Statement of the Mission of Afghanistan on Urgent Debate On situation of Women and Girls and in Afghanistan 1st July 2022
First, we would like to thank the every member State and very individual who supported and worked tirelessly to make today’s Urgent Debate possible – this debate is about Afghanistan women’s rights activists and defenders, about each school girl, female teachers, judges, and journalists, and women in general who bravely asking for their rights to be respected. Speaking to you today, we speak for them.
Reports coming out of Afghanistan clearly indicate that situation of human rights, particularly those of women and girls in Afghanistan today is worse than anywhere else in the world. Standing in solidarity with the women and girls who do not have the opportunity to raise their voice to hope for better future is the job of this Council and a measure of its credibility.
When we were struggling to make this debate possible, I was wondering that if not now when will be the time to stand for the very basic human rights of women’s rights in Afghanistan.
Today the contrast cannot be more daunting. This every moment that we speak here at the august council, in Kabul the Taliban have called a gathering of 3000 of their members ‘all men and all Talib’ and have assigned another 12000 armed men to guard this gathering. No independent media, no voice of descent and no women. Tomorrow they will issue an edict and will ask for international recognitions, more humanitarian and economic assistance and release of our central banks reserves. Taliban are under the view that the international community has forgotten the people of Afghanistan and their own principles, as they openly and insidiously disregards every obligation, commitment, and promise to uphold the human rights of women and girls.
For the majority of the people of Afghanistan, this situation is not normal, Afghanistan is country of rich culture and diversity. It was and remains a meeting point and microcosm all regional civilizations. The current temporary situation is an affront to our values, customs and the teaching of the holy religion of Islam— that 1.5 billion women and men, minutes few 1000s Taliban and their foreign sympathizers, know and believe. It is not normal or practiced in the majority Muslim states from Morocco to Indonesia, it is certainly not normal under international human rights law. So the marginal attempts to normalize is both impertinent and futile.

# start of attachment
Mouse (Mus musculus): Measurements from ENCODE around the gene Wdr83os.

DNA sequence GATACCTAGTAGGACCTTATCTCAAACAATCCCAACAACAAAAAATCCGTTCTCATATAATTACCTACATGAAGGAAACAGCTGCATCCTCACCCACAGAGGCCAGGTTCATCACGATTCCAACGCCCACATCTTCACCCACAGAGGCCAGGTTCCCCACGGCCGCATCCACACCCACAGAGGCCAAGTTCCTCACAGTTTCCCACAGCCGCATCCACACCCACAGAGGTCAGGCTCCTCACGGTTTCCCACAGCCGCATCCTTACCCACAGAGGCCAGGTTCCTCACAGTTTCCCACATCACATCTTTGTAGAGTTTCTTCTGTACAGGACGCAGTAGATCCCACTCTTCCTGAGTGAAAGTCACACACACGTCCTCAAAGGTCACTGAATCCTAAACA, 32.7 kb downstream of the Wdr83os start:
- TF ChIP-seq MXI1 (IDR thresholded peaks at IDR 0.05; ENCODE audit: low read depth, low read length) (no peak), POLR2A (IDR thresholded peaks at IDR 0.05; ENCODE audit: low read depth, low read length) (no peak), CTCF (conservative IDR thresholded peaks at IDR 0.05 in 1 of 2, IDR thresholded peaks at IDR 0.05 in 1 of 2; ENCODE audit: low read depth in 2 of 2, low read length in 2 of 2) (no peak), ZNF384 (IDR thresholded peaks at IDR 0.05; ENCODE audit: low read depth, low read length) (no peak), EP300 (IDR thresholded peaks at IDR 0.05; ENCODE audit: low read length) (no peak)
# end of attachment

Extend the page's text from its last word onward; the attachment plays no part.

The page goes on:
The women and girls of Afghanistan have shown us the meaning of courage - they refuse to allow fear to dictate their actions. They have displayed the meaning of strength - they keep going in the face of oppression. They have demonstrated the meaning of hope - they maintain the conviction that better days will come.
Until now, these women and girls have felt that their voices have gone unheard - not only in the country but beyond it, and that their calls to action were met with mere condemnation.
What we are witnessing is just the beginning. The Taliban will stop at nothing in their ruthless drive for control - to which equality, empowerment, and education present the most serious threat.
Systematic violations of the rights of women and girls in one corner of the world is an affront to the entire international community. Let us recall- recognition requires territory, population, government and above all- respect for human rights.
In a country with no National Independent Human Rights Commission, where UNAMA cannot operate as before, where the work of NGOs is severely restricted, where visits by mandate-holders and the OHCHR are limited, meaningful monitoring of human rights on the ground has become impossible.
The situation of women and girls in Afghanistan demands nothing less than a robust monitoring mechanism to collect, consolidate, and analyse evidence of violations, to document and verify information, to identify those responsible to promote accountability and remedies for victims, and to make recommendations for effective prevention of further violations.
We look forward to hearing from women’s rights defenders who will share their vision with the Council, and from States, international organizations, and civil society who have come together to generate an effective response to what can only be called a human rights crisis for women and girls in Afghanistan.
As long as girls and women are valued less, not schooled, and subjected to violence, discrimination, and erasure from public life, the potential to create a peaceful, prosperous Afghanistan, where human rights are promoted and protected, will not be realized.
Mr. President, I thank you
Side-event on the Human Rights Situation in Afghanistan & Victims of Terrorism: Accountability to Safeguard the Rights of Victims of Terrorism and Human Rights Defenders
Side-event on the Human Rights Situation in Afghanistan & Victims of Terrorism: Accountability to Safeguard the Rights of Victims of Terrorism and Human Rights Defenders